I had the unpleasure of a disastrous experience with an unruly patient who happened to be a nurse in rehab one time and his family. The patient was in his last 2 weeks of rehab and had a PEG tube but was starting to swallow his medications and had been learning to eat meals however we were supplementing his meals with nocturnal feedings.  For three days in a row I had administered the patient's morning medications orally. The patient took his medications one by one with gatorade.  On a Monday morning I had been off the weekend and over the weekend a nurse had crushed all his meds and pushed them through his peg for two days.  I asked the patient before beginning if he wanted them crushed or wanted to swallow the medications twice. The patient stated, "  I will swallow them." Well I proceeded giving the medications one by one to the patient.  Mid way through the Occupational Therapist comes in and tells us to hurry up.  This was patient who was nervous, anxious and one you didn't push.  He had attempted suicide and was recovering from a brain injury.  SOOOOO I continue giving him the medications one by one as his frustration level builds and the occupational therapy sits there staring at us.  Then the patient's mother comes in and she keeps pressing the patient. Mid way through he decided he does not want any other meds.  This was the patient decision. This was fine, I offer to crush and put the meds in his peg. The patient refuses. This is fine it is his patient right.  So I mark off the meds the patient did not take in the MAR.  I get called back in the room by the Physician to talk to the mother over what happened I explain and the family is angry because I did not give the rest of the medications. The patient was of sound mind and had a right to refuse.  After the fact I'm no longer allowed to be in the patient room. A few weeks after the fact I'm no longer allowed to work or float to that floor due to that patient and family interaction.  That was the worst patient/family experience ever and I did nothing wrong.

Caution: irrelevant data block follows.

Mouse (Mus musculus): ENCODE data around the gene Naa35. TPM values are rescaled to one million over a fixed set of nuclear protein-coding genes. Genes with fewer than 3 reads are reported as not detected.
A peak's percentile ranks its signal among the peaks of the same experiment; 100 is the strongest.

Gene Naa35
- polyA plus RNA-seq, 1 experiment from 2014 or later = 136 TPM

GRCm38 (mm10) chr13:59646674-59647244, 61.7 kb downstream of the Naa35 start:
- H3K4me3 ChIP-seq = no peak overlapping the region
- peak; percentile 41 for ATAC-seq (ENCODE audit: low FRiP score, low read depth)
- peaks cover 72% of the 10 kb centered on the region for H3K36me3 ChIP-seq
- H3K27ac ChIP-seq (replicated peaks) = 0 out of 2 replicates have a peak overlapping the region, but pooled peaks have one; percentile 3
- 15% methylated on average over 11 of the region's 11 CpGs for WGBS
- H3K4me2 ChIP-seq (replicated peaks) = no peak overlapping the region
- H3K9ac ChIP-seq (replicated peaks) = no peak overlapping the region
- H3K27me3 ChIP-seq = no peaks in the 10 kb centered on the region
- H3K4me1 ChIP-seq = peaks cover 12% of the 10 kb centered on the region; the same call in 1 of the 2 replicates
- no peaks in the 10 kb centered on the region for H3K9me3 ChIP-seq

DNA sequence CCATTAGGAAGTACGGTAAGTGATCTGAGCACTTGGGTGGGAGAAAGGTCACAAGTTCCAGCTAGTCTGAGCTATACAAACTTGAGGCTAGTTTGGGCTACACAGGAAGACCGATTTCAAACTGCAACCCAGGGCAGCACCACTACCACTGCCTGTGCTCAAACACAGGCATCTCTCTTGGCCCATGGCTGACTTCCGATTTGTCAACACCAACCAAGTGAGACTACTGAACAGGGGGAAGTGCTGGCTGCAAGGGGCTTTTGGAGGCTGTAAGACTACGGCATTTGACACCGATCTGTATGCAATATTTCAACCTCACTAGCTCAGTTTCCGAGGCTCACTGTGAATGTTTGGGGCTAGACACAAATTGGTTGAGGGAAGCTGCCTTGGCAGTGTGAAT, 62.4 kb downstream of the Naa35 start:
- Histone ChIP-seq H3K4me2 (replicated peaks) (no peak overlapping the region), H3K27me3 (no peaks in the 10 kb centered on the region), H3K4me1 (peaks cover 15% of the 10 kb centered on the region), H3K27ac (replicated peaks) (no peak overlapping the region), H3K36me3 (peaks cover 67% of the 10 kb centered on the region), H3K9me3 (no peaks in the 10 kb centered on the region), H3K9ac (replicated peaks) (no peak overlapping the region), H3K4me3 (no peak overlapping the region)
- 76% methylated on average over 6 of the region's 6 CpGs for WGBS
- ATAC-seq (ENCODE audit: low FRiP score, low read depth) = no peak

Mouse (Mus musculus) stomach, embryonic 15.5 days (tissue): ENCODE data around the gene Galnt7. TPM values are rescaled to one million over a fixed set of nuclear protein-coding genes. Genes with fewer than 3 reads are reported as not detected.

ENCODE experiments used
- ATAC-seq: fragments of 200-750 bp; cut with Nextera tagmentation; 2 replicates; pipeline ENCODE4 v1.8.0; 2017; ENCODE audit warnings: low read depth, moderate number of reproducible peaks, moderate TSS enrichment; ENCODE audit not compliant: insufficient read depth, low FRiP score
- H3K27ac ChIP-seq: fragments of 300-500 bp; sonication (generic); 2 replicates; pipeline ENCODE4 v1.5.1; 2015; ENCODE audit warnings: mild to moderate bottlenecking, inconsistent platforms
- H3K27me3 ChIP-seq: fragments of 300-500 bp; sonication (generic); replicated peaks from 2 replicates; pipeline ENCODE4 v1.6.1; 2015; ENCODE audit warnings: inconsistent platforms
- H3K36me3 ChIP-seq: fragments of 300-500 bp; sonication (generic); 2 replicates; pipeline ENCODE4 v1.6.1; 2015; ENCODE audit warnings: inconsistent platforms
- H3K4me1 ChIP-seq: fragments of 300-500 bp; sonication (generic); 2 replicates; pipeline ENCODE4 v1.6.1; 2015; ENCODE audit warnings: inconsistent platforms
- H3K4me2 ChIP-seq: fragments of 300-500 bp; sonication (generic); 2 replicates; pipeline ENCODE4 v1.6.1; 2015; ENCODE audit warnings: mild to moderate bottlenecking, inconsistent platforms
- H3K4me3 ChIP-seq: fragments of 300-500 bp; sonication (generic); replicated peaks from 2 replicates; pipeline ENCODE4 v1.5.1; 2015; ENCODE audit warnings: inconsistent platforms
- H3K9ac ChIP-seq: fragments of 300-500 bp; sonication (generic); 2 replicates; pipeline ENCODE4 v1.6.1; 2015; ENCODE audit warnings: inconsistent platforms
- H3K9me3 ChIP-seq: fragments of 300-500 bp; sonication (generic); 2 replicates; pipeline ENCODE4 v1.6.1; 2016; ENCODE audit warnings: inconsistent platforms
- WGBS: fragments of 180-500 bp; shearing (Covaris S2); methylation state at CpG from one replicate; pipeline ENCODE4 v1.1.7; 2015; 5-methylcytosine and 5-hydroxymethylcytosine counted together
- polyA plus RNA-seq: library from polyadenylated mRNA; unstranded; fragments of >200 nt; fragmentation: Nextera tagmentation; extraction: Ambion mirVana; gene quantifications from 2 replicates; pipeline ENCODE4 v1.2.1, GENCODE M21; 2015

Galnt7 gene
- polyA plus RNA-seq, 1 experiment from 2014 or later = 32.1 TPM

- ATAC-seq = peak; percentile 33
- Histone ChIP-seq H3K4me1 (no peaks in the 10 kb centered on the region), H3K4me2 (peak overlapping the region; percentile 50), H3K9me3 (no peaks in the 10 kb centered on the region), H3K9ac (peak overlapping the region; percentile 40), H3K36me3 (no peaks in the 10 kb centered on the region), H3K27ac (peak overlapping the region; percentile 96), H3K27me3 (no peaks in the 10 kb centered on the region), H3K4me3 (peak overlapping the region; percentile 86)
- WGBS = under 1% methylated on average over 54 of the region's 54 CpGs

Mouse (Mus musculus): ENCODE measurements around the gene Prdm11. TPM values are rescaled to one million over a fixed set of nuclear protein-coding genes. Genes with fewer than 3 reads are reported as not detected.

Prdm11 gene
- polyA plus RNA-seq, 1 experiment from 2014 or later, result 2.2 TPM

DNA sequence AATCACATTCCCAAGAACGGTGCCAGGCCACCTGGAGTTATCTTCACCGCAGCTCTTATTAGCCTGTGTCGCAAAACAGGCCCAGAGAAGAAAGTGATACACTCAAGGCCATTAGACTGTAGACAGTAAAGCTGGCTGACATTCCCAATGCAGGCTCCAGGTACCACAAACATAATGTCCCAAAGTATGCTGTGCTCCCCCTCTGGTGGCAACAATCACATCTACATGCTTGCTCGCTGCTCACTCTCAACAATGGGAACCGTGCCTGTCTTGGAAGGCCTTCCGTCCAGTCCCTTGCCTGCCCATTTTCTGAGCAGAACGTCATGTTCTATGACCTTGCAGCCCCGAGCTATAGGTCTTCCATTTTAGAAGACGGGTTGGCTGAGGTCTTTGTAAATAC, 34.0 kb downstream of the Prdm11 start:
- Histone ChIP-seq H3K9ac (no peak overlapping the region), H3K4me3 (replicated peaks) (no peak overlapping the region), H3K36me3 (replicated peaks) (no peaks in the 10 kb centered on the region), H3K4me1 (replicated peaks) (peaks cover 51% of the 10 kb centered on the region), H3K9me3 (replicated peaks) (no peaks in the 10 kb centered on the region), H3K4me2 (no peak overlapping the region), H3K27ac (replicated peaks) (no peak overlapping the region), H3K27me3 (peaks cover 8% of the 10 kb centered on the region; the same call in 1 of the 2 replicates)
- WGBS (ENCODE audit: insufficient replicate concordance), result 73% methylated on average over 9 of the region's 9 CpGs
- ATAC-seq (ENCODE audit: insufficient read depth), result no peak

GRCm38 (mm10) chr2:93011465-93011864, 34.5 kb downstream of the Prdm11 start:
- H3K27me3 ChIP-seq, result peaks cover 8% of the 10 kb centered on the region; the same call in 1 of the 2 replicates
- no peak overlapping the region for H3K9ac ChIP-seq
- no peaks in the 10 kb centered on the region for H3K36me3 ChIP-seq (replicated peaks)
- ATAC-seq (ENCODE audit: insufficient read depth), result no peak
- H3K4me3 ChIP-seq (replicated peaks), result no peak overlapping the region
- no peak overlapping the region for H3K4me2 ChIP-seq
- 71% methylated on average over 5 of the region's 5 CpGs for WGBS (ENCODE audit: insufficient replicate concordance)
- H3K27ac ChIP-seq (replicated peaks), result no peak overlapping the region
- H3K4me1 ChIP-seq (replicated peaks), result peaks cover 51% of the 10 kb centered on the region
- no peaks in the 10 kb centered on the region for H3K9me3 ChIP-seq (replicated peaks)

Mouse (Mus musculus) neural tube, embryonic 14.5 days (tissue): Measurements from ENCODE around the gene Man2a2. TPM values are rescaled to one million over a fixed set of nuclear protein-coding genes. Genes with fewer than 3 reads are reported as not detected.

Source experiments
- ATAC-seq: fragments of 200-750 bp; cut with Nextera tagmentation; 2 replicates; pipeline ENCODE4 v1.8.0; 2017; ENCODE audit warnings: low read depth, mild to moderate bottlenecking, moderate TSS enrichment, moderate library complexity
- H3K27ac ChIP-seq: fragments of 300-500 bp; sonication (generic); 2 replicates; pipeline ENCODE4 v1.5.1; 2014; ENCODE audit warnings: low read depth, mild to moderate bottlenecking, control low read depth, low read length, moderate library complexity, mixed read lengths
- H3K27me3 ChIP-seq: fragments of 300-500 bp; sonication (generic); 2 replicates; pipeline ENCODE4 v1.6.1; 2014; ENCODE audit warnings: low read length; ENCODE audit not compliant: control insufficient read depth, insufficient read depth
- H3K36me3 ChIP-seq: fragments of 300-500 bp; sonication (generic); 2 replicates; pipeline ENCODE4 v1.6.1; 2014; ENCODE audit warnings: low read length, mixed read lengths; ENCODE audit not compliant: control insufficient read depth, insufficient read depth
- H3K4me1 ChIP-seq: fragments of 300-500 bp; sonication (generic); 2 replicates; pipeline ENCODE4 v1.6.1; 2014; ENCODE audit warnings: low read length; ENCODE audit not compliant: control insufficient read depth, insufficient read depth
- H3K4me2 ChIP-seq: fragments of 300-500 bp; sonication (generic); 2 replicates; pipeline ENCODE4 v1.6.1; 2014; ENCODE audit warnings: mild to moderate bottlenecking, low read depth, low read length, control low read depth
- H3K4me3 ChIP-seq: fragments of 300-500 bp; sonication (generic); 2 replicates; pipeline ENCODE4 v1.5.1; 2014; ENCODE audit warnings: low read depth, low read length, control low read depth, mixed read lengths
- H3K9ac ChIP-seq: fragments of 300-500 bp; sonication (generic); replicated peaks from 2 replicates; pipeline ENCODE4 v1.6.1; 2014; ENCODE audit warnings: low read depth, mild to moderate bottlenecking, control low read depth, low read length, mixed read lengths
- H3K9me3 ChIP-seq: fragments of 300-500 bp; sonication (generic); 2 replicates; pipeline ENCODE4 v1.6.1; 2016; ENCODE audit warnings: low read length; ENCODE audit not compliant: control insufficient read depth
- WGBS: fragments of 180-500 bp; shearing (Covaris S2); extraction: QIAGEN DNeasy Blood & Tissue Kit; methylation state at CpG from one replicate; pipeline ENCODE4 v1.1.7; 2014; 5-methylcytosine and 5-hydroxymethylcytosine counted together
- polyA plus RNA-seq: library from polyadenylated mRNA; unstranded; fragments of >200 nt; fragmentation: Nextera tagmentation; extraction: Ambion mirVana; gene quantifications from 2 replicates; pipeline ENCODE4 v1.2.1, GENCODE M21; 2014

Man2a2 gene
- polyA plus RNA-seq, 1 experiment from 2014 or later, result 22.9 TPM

Specializes in orthopedic/trauma, Informatics, diabetes.

The best experience I have had, and it was many years ago. I had a pt that had AIDS. He said he normally went to a different hospital (we have 2 level 1 trauma centers within 10 mi of each other) but ended up with us. 

He was homeless, dirty, had very little clothing. Probably was an IV drug user. I think he came in for possible pneumonia. I had him as a pt for 2 or 3 days. When I told him that I wouldn't be back for a couple of days (I am a weekend RN), he told me that he wanted to thank me because I was the first nurse in a very long time that someone treated him like a human being. That broke my heart. I was just doing my job: brought him a drink or a snack, maybe a warm blanket. He asked for very little. 

It was very eye opening to me as a fairly new nurse. There are people that appreciate what we do. ❤️

The worst was recently, a pt was frustrated about the situation (they wanted to go home but weren't medically ready) There had already been some drama, but I was in charge on this weekend and this person flipped their lid. In a sea of nurses all wearing the same color scrubs, they singled me out, was videotaping me on their phone and said that they would kill me. 

With the "transparency" that they want pts to have, the pts can see everything in their chart, in real time, so even though our full names are not on our badges, they can see our full names on benign progress notes. 

It really freaked me out. The police were like, "those are just words"   I did not feel supported. I understand pt centered care, but at some point, our safety has to take precedence. 

jobellestarr

352 Posts

My worst patient interact